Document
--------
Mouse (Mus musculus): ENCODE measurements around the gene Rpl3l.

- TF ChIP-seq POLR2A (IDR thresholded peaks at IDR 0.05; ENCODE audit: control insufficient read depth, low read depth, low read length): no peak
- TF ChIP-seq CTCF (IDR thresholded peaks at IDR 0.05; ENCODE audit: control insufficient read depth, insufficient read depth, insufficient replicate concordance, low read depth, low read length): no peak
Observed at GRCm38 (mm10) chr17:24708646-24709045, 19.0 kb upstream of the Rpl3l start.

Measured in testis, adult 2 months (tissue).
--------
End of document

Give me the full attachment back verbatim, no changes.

Mouse (Mus musculus): ENCODE measurements around the gene Rpl3l.

- TF ChIP-seq POLR2A (IDR thresholded peaks at IDR 0.05; ENCODE audit: control insufficient read depth, low read depth, low read length): no peak
- TF ChIP-seq CTCF (IDR thresholded peaks at IDR 0.05; ENCODE audit: control insufficient read depth, insufficient read depth, insufficient replicate concordance, low read depth, low read length): no peak
Observed at GRCm38 (mm10) chr17:24708646-24709045, 19.0 kb upstream of the Rpl3l start.

Measured in testis, adult 2 months (tissue).